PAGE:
M-Files and Federated Authentication

Traditionally, the need to verify user identity has been met by using software-specific credentials or Windows credentials. Federated authentication offers organizations the possibility to use an authentication system that is completely external to M-Files. Federated authentication allows M-Files users to be authenticated using third-party services called identity providers, such as Google or Microsoft Entra ID. In many cases, having a centralized repository for all the M-Files user credentials completely outside the M-Files system can be very useful. Federated identity management also enables single sign-on, and provides the opportunity for the users to utilize their existing credentials.
Authentication flow in a federated authentication system.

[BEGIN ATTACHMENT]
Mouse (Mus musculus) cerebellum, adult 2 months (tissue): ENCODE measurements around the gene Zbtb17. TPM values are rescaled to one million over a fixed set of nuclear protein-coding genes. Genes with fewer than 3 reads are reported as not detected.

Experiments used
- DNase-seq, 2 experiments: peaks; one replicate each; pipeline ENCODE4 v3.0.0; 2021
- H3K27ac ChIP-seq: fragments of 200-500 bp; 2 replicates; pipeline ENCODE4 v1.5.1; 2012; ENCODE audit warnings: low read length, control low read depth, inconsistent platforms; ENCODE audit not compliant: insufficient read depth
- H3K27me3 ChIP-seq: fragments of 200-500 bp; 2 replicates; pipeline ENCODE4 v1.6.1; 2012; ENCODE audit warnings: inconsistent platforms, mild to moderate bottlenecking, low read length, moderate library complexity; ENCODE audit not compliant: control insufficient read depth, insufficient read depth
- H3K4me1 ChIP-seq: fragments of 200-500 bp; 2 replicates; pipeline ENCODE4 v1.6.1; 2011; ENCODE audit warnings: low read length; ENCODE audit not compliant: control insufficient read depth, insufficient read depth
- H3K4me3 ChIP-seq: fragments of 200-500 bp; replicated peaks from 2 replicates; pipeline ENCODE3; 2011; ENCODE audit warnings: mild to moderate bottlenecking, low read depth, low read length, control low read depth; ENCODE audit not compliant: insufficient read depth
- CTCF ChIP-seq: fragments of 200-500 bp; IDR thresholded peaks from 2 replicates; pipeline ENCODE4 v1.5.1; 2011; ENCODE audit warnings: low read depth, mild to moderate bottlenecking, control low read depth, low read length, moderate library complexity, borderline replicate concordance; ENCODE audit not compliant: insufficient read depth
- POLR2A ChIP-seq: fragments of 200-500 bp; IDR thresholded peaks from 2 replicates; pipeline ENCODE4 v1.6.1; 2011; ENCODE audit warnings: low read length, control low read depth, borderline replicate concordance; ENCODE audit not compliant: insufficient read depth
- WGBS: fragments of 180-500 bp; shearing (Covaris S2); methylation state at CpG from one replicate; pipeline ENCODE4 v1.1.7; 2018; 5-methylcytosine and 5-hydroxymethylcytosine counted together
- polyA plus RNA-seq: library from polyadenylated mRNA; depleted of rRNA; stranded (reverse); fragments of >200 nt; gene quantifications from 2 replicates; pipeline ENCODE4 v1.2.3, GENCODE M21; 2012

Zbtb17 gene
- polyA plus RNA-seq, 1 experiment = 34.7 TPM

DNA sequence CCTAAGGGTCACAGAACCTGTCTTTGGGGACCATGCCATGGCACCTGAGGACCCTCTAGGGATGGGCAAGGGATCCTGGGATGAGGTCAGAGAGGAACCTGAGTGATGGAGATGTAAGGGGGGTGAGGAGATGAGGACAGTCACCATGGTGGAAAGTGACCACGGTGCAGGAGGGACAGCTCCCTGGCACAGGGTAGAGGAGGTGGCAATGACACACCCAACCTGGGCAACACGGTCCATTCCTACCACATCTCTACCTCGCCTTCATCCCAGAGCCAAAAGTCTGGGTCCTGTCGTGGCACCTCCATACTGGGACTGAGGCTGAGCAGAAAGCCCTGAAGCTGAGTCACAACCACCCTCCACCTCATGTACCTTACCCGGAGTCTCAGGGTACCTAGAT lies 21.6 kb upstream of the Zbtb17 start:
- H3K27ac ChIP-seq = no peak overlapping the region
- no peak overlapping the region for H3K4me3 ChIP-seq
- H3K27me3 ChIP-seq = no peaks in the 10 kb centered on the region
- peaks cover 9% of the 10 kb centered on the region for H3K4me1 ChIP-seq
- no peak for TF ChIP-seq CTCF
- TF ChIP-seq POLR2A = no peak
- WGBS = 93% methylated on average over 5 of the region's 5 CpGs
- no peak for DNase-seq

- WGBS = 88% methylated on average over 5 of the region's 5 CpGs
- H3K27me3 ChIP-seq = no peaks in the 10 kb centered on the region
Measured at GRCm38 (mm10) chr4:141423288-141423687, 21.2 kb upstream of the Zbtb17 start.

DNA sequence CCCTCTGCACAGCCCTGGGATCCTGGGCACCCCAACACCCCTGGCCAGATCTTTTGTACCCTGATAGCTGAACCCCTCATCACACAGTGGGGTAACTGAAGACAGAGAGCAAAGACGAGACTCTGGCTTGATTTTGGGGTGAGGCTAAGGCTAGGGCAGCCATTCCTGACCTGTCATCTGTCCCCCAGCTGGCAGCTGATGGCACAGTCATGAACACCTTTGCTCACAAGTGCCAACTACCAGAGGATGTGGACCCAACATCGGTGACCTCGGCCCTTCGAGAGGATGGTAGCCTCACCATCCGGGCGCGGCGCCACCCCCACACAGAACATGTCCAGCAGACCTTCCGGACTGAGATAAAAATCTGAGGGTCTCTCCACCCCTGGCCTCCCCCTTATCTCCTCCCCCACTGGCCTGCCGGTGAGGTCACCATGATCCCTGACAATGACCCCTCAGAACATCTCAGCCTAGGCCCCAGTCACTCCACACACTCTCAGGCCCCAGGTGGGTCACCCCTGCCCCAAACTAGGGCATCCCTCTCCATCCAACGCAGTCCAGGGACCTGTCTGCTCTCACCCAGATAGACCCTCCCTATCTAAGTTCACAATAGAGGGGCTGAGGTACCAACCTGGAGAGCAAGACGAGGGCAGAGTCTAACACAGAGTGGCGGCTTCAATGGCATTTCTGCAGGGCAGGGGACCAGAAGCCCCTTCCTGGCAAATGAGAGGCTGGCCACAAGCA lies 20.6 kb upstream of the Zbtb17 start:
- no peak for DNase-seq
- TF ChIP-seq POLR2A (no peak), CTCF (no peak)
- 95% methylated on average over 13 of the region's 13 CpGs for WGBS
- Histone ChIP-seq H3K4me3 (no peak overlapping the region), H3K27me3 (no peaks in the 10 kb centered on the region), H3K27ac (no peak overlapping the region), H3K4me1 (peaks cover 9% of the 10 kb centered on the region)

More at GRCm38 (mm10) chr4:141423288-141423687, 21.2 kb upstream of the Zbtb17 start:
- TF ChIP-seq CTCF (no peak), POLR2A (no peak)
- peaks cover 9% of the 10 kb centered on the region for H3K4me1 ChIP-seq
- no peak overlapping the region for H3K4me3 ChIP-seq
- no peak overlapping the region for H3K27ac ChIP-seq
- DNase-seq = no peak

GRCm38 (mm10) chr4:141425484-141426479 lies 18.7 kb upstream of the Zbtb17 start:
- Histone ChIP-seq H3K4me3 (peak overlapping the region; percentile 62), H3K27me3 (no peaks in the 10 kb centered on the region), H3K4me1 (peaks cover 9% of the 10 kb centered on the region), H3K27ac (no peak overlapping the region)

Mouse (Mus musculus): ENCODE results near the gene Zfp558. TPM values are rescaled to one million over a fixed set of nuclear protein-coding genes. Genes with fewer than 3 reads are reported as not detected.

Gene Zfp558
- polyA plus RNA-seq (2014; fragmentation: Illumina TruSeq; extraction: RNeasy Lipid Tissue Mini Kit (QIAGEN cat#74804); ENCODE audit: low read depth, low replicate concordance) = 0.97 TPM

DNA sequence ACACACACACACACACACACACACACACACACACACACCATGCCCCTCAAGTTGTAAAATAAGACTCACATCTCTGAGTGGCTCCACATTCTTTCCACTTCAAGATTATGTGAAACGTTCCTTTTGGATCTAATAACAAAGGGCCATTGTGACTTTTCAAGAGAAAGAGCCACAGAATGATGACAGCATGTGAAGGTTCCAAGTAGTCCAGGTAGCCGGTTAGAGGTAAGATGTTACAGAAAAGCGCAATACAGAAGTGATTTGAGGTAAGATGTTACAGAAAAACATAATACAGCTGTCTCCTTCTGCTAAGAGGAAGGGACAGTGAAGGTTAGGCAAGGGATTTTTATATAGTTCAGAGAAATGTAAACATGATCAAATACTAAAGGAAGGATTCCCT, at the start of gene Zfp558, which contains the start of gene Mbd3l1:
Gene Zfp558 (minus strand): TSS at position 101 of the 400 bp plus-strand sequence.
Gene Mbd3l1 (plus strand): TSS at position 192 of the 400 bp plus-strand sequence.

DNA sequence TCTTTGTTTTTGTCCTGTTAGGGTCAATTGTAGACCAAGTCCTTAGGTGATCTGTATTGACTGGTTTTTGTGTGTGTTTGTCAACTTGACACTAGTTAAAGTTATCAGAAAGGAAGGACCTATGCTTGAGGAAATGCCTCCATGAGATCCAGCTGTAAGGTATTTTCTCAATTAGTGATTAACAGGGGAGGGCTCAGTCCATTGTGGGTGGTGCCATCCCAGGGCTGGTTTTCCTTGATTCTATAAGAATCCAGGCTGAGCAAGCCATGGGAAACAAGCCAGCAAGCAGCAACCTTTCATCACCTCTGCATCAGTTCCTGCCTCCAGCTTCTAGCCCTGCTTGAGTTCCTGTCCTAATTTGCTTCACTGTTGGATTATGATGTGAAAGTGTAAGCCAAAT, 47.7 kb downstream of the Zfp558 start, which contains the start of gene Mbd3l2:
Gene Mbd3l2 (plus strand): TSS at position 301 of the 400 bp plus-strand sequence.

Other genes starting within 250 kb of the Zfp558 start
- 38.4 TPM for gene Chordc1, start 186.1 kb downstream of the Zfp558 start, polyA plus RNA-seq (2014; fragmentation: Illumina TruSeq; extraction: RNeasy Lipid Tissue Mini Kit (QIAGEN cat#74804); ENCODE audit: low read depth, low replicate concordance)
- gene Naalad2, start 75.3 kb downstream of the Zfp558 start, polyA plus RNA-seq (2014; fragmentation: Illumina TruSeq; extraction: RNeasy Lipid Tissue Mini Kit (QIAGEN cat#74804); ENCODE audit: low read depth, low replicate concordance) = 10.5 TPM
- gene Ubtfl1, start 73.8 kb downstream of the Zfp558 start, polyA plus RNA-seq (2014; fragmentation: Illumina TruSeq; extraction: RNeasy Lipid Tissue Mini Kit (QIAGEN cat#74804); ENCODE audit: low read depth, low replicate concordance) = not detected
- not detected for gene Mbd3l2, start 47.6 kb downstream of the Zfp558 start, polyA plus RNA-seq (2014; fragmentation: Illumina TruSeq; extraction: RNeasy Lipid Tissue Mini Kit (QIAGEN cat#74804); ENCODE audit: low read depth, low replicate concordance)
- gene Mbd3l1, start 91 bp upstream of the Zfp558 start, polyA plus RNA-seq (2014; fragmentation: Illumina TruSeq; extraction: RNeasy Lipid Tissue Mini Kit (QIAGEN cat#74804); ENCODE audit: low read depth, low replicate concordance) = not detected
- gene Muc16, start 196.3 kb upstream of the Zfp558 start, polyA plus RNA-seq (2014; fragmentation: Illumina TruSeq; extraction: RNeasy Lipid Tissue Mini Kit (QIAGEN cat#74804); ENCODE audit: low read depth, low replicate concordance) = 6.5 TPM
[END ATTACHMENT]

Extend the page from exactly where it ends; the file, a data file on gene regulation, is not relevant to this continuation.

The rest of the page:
The figure gives an overview of the federated authentication process:
  1. An M-Files user attempts to log in to a vault, and the client, be it M-Files Desktop or any other M-Files client, sends an authentication request to M-Files Server.
  2. M-Files Server creates an authorization request, which it sends to the identity provider.
  3. The user is then redirected to the identity provider's login page where the user provides her credentials.
  4. After the identity provider has validated the credentials, it returns a response to M-Files Server in the form of an identity token, which contains an assertion affirming that the user has been authenticated.
  5. M-Files Server verifies the identity token and grants the user access to the vault.

You may use the configurations editor in M-Files Admin to enable federated authentication in your vault. For more information, see Using the Configurations Editor.

For more information about using federated authentication with M-Files, see the article Using Federated Authentication with M-Files.